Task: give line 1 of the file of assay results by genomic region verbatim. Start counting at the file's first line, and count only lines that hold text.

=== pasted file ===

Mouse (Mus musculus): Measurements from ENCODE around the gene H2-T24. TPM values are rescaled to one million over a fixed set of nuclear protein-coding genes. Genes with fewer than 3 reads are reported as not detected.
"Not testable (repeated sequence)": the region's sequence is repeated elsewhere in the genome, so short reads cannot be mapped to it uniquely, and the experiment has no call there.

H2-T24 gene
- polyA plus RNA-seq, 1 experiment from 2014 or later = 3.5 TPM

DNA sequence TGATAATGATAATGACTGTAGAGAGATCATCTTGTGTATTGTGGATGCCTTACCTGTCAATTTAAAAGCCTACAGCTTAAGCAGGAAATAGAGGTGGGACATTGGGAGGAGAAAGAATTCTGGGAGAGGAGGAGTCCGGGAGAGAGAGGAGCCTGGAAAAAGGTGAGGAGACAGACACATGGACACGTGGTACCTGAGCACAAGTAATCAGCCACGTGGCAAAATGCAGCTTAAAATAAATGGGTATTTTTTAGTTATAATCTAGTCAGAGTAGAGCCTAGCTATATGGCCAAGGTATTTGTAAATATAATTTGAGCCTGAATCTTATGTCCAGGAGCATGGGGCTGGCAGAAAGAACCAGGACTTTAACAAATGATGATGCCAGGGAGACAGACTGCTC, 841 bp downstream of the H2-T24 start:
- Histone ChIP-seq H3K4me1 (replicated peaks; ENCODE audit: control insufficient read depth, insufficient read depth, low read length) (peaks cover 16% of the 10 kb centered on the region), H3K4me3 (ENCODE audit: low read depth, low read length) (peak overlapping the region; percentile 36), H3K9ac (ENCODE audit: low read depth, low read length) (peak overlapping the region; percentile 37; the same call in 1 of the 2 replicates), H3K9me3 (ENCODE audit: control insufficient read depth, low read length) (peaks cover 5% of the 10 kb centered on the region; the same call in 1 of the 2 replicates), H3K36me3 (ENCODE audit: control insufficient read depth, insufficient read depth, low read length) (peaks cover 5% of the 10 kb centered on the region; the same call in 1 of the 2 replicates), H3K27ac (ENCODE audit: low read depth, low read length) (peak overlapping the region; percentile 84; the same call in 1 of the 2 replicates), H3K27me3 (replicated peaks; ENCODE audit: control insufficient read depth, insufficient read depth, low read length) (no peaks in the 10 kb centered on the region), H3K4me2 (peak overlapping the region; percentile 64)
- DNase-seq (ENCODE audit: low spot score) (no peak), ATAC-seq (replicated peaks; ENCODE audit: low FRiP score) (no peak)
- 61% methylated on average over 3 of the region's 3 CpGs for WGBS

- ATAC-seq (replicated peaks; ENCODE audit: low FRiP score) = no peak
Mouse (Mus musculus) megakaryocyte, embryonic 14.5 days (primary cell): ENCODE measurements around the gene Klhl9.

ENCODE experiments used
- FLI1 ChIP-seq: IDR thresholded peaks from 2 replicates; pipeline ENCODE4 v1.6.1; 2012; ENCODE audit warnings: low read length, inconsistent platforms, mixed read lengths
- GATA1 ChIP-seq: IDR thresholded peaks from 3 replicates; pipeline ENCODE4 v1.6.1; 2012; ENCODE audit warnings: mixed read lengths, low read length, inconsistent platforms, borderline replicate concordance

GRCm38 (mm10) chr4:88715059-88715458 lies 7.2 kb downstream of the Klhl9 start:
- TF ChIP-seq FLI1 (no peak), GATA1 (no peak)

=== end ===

Mouse (Mus musculus): Measurements from ENCODE around the gene H2-T24. TPM values are rescaled to one million over a fixed set of nuclear protein-coding genes. Genes with fewer than 3 reads are reported as not detected.